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Southeast Asia's Public Transport Woes in Photos

Despite Thai laws requiring mandatory wearing of crash helmets, both rider and passenger appears to flout the law. Photo by Matthew Richards, Copyright @Demotix (10/6/2012)

Despite Thai laws requiring mandatory wearing of crash helmets, both rider and passenger appears to flout the law. Photo by Matthew Richards, Copyright @Demotix (10/6/2012)

Earlier this month, Global Voices featured a viral photo of a Vietnamese woman riding a scooter without a helmet while carrying a child. One of the comments about the photo said that it reflected the real situation in the streets of Vietnam. Indeed, it is common to see motorbike riders without a helmet not just in Hanoi, but in other Vietnamese cities.

But this spectacle is not limited to Vietnam. If we travel to other cities in Southeast Asia, we can find similar examples of road safety violations.

The photo above this article shows another motorbike rider without a helmet, but this time it’s in Thailand.

Strict implementation of traffic laws is necessary to protect the public's safety. But we often see people, including children, riding vehicles that pose a great risk to their lives. They are concrete reminders about the inadequate and inefficient transport systems in many Southeast Asian nations. Check out the photos below:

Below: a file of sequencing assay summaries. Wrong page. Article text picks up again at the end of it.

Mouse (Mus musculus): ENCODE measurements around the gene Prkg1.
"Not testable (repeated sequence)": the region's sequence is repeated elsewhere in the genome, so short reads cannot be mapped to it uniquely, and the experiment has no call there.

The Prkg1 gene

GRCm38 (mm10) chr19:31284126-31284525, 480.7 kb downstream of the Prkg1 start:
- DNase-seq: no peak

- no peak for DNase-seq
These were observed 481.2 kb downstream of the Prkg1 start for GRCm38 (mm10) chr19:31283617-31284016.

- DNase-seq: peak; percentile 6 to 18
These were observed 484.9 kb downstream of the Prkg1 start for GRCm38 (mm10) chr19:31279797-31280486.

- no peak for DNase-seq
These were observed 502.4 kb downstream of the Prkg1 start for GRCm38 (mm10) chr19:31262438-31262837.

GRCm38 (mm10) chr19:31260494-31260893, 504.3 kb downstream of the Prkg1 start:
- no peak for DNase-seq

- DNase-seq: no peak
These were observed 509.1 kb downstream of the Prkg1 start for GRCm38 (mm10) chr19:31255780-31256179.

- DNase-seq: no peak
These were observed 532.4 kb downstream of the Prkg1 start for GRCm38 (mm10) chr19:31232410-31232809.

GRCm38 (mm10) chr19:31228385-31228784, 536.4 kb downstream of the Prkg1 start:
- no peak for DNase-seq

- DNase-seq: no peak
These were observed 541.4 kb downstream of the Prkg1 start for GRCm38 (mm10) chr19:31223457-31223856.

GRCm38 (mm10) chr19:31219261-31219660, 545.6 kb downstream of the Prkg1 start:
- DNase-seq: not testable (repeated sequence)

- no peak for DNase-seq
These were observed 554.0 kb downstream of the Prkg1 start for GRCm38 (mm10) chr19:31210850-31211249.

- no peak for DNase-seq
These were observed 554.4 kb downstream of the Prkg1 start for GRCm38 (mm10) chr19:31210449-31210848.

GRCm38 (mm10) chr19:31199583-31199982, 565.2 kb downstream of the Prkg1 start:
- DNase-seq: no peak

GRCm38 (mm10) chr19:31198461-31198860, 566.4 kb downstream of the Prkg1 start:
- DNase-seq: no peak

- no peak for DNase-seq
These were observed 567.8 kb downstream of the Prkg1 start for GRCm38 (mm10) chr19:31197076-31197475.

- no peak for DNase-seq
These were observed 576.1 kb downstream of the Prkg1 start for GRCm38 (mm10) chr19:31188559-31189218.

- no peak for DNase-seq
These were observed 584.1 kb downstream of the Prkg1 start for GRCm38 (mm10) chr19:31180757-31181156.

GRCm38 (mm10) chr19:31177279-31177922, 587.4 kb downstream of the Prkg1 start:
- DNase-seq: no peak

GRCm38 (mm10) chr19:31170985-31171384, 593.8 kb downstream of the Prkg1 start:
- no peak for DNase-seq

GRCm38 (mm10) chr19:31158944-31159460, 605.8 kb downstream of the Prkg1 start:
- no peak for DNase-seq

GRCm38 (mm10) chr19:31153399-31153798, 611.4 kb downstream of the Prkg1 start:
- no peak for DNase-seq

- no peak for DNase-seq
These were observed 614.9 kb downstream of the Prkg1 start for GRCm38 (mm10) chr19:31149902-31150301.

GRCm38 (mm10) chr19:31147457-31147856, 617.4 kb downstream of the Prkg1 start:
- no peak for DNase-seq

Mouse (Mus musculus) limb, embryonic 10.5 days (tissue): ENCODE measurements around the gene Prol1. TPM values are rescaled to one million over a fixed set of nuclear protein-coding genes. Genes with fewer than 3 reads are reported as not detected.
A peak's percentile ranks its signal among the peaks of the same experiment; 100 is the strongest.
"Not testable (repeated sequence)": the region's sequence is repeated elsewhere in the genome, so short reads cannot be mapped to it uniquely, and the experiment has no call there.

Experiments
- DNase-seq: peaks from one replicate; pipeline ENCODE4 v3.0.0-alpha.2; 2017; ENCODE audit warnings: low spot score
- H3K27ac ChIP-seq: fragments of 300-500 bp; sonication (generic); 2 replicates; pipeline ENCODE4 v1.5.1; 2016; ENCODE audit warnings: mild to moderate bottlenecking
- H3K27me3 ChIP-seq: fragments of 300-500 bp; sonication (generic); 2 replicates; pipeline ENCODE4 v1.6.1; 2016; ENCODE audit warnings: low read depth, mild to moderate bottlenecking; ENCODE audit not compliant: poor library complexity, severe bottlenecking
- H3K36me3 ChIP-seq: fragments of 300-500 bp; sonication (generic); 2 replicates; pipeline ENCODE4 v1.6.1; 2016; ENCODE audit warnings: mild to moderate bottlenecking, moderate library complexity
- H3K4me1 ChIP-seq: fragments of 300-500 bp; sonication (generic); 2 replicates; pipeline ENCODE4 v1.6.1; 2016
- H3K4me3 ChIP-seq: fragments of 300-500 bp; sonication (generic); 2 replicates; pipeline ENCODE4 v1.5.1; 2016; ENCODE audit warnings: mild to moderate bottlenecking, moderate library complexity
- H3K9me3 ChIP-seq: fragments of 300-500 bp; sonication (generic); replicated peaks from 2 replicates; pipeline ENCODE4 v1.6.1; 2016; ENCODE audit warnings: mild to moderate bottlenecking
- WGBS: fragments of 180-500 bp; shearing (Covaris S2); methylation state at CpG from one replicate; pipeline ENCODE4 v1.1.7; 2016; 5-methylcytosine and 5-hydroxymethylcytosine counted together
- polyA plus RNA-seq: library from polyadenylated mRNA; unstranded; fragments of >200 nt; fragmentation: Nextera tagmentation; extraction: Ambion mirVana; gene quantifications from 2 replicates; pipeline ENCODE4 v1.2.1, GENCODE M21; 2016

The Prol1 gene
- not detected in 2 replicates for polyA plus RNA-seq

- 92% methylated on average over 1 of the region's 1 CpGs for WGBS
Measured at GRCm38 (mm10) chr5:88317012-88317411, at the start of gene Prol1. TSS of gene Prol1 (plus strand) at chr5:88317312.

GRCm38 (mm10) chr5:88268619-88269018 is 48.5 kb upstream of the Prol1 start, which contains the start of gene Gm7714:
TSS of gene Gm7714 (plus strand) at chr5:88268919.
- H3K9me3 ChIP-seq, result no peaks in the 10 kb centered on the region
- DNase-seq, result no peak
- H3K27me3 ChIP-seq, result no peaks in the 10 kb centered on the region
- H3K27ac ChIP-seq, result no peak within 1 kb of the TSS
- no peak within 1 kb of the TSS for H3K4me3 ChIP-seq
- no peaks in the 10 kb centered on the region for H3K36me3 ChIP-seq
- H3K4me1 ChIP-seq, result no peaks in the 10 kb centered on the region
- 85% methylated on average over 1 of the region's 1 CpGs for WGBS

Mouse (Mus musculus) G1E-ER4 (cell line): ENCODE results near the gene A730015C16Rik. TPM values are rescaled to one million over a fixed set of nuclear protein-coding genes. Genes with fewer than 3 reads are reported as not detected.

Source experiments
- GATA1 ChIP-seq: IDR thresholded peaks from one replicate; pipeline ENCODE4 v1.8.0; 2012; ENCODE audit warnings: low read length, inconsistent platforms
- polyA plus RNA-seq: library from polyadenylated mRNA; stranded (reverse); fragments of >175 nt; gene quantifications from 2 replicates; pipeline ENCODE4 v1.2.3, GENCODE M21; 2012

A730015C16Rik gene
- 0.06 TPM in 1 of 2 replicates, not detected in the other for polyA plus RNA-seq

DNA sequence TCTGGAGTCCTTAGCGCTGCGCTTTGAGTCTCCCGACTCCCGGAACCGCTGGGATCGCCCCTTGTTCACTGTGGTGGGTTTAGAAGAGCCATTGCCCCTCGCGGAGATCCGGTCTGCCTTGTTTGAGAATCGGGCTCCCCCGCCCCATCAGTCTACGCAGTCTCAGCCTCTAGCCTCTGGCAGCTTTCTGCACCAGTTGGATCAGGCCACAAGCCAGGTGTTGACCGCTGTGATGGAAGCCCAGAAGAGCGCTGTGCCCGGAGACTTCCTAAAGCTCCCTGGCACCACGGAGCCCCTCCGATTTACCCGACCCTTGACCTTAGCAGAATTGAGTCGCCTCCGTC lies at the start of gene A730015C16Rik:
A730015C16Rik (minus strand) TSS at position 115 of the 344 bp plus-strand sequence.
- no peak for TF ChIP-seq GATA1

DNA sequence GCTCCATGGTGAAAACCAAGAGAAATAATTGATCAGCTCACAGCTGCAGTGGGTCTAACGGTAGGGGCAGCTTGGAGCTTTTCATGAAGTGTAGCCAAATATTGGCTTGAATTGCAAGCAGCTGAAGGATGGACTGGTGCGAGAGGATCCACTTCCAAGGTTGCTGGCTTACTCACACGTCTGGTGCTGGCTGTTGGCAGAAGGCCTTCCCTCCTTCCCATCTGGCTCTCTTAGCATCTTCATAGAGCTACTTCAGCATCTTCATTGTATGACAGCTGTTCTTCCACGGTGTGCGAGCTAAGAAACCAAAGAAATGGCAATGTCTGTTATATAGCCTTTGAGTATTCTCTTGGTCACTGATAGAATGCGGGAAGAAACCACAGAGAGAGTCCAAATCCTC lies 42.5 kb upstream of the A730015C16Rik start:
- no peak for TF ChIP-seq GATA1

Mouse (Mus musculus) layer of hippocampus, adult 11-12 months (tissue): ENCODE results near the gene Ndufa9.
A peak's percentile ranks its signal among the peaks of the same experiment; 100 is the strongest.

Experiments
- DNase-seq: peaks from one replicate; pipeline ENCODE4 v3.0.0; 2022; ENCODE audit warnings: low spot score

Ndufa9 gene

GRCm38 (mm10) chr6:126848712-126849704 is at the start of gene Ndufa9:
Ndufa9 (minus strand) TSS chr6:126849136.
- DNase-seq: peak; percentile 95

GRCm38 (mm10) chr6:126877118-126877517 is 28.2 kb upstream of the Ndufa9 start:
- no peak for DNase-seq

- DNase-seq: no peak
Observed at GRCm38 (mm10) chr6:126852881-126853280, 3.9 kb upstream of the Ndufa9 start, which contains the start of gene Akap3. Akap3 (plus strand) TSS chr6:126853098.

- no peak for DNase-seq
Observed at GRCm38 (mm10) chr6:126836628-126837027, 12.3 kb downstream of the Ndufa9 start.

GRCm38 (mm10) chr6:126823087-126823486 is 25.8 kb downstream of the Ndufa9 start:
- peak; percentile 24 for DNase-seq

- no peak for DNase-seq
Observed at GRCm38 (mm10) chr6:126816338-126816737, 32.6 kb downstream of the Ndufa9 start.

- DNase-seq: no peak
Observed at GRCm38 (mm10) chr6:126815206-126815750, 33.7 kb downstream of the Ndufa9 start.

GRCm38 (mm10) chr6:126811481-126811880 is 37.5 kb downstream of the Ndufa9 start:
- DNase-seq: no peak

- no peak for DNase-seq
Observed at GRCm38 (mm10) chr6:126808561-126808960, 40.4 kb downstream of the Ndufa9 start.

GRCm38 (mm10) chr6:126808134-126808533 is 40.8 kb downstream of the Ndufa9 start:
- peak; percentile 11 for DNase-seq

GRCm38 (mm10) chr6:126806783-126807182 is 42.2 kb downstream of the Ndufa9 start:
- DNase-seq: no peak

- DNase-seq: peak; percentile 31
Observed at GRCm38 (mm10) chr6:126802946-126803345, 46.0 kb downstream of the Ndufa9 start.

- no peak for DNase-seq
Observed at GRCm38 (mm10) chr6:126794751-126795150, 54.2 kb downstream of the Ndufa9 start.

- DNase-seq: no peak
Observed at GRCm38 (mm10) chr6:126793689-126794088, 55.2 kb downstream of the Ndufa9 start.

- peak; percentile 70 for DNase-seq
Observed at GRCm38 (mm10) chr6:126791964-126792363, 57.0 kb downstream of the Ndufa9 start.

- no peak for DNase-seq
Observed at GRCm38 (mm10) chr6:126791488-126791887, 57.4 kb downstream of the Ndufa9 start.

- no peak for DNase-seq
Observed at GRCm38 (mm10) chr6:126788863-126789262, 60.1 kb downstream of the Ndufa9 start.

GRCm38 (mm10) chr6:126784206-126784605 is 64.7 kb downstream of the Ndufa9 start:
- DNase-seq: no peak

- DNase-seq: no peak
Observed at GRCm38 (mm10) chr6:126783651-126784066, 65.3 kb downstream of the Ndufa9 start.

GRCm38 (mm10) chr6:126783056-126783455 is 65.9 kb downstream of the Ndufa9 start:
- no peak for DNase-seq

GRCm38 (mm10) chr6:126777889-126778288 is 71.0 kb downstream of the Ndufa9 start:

Thai schoolchildren pictured as they ride home on the roof of a crowded truck. Photo by Matthew Richards, Copyright @Demotix (7/18/2013)

Thai schoolchildren pictured as they ride home on the roof of a crowded truck. Photo by Matthew Richards, Copyright @Demotix (7/18/2013)

Travelling in Cambodia can be really difficult, especially in the northeast:

Photo from @billherod

Photo from @billherod

Indonesia's trains can get very overcrowded during rush hours:

Train passengers in Jakarta sit on the roof carriage, side windows and between carriages. Photo by wisnu agung prasetyo, Copyright @Demotix, (9/29/2010)

Train passengers in Jakarta sit on the roof carriage, side windows and between carriages. Photo by wisnu agung prasetyo, Copyright @Demotix, (9/29/2010)

Jeepneys transport people and goods in the Philippines, even if they are often overloaded:

In Myanmar, writer Jason Szep probes the country’s antiquated transport system:

Most vehicles, for instance, are right-hand drive, a throwback to British colonialism. Yet the roads are right-hand traffic, similar to the American system, reducing visibility and keeping drivers on perpetual alert.

As Southeast Asian nations gear up for the 2015 integration of their economies, they must also overhaul their transport services to boost local growth, productivity, and most importantly, protect the safety of their citizens.

UPDATE: Jakarta has installed concrete balls on trains in 2012 to deter rooftop riders

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